Supply Chain Reaction

Director – Jehane Noujaim
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What do human rights have to do with the economy?
As consumers in a rapidly growing world economy, we have an insatiable appetite for the next greatest electronic gadget, like smartphones and TVs. But can we consume cheap imported products without exploiting someone in the supply chain?

Directed by Jehane Noujaim & Geeta Gandbhir
Amar Bhide
Cam Simpson
Christine Bader
Jeffrey Sachs
Julian Kirby
Film Production:
Producer: Karim Amer
Co-Producer: Tracy Nguyen-Chung
Writer: Nicholas Klein
Editor: Andrew Swioff
Sound Design: Jesse Peterson
Rerecording Mixer: Tom Paul
Colorist: Dalia Mossad
Production Manager: Tracy Nguyen-Chung
Production Assistant: Tyler Wallace
New York Unit:
Director of Photography: Naiti Gamez
Director of Photography: Nick Fitzhugh
Sound Recordist: David Schumacher
Production Assistant: Miguel Garzón Martínez

London Unit:
Director of Photography: Chris Scott
Sound Recordist: Jack Sandham
Field Producer: Aleksandra Bilic

Additional Footage and Film Clips Provided by:
Friends of the Earth
Human Rights Action Center
Jörn Barkemeyer & Jan Künzl
Ksawery Jan Oroczko, Stephan Huelsen, & Steffen Mackert
Michael Watts
Rainforest Alliance
South-South News
UNI Global Unity
US Uncut
Photography Stills provided by:
Africa Renewal
Andrew Hong
Betsy Dorsett
Brave New Films
Brent Moore
Dan Zen
Dr. MH Saher
ENOUGH Project
Gwan Kho
Leonardo Bonanni
Marten van Dijl
Matilde Gattoni/Tandem Reportages
Michael Kelley
Rick Cooper
Robert Scoble
Steve Calcott
Todd Glass
Ulet Ifansasti/Friends of the Earth
Special Thanks:
Friends of the Earth
Michael Posner
Kyu-Young Lee
Erin Trowbridge
Jeffrey Sachs
Amar Bhide
Cam Simpson
Julian Kirby
Bas van Abel
Tessa Wernick
Roos van de Weerd
Daria Koreniushkina
Richard Elliott
Adam Brandenburger
Dina Amer
Naiti Gamez
Freek Bersch
Evert Hassink
Melanie Kramers
Amelia Collins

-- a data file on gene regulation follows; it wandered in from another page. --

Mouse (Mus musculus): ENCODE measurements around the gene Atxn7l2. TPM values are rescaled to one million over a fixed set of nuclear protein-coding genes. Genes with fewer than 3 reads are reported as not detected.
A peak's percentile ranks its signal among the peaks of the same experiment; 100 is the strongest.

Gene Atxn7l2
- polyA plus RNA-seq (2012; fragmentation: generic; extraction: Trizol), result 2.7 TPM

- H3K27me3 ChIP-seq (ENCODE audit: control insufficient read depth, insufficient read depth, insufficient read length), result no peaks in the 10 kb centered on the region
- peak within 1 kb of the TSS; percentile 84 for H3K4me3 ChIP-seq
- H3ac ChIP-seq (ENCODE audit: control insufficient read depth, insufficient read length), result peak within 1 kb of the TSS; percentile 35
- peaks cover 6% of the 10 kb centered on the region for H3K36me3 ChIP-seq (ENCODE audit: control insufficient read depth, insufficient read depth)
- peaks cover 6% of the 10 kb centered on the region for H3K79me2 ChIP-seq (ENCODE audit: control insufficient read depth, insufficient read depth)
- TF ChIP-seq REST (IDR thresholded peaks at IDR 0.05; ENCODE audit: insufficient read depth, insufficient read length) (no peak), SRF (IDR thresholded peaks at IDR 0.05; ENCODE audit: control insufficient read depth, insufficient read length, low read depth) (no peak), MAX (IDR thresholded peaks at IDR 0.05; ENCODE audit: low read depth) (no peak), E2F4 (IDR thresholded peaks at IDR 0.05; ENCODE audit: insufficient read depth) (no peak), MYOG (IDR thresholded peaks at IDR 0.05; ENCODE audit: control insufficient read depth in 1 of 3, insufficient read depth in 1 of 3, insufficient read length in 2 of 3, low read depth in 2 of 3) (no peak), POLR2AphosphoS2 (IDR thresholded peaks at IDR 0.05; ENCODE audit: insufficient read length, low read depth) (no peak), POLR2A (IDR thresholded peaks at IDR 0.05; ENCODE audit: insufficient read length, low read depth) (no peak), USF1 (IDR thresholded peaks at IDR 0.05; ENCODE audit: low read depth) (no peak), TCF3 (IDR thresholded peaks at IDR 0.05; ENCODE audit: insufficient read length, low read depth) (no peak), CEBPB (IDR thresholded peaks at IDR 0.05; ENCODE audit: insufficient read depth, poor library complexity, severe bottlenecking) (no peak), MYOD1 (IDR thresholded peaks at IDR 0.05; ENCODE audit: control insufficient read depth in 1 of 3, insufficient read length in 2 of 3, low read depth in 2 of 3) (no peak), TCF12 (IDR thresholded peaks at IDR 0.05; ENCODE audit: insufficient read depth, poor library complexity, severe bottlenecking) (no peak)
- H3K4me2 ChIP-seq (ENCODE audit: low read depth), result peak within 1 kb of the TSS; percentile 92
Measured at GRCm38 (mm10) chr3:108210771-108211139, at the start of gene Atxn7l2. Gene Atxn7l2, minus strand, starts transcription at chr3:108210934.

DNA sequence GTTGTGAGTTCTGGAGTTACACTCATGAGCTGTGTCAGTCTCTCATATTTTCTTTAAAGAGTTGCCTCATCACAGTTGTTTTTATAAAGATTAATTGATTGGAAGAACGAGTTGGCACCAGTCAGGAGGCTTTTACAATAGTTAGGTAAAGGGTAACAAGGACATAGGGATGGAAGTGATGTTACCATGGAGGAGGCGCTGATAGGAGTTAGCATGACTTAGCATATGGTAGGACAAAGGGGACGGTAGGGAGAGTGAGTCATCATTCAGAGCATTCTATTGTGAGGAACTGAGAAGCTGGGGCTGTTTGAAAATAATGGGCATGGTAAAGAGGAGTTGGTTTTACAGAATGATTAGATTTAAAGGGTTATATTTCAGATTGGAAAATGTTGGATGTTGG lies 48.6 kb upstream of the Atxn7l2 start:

Christine Bader
Peggy Noonan
Jeffrey Miron
Simon Lester
Margot Saher
Leonardo Bonanni
Marten van Dijl
Ulet Ifansasti
Matilde Gatton
We Make Brands
UNI Global Unity
Human Rights Action Center
Jörn Barkemeyer
Jan Künzl
Ksawery Jan Oroczko
Stephan Huelsen
Steffen Mackert
Lisa Wisely
Byron Qiao
Gugi van der Velden
Roy Radner
Ksawery Jan Oroczko
Jack Healey
Amy Poncher
Seth Brau
Rachel Travis
Karen Shin
Katharine Grant
Rob Massey
@Noujaim Films. All Rights Reserved
Attribution-NoDerivatives 4.0 International

Jehane Noujaim

JEHANE NOUJAIM’s feature documentary “The Square” was nominated for an Academy Award. Born and raised in Cairo, she began her career as a photographer. Following a B.A. in Film and Philosophy at Harvard, she directed “Mokattam” (1998). Noujaim went on to produce and direct “” (2001), in association with Pennebaker Hegedus Films, and her award-winning “Control Room” (2004). She was co-director on “ We Are Watching You,” and was executive producer on “Encounter Point” (2006) and “Budrus.” She also worked as a cinematographer on “Born Rich” (2003), “Only the Strong Survive” (2002), and “Down from the Mountain” (2002).

Director's Note

“When we first started talking with Adam Davidson about potential subjects for the film, we as filmmakers from Egypt and India were drawn to the question of human rights abuses that happen abroad while manufacturing consumer goods that we enjoy. How should we feel about these issues? It is a very complex subject, a challenge to tackle in a few minutes, but that was part of the fun.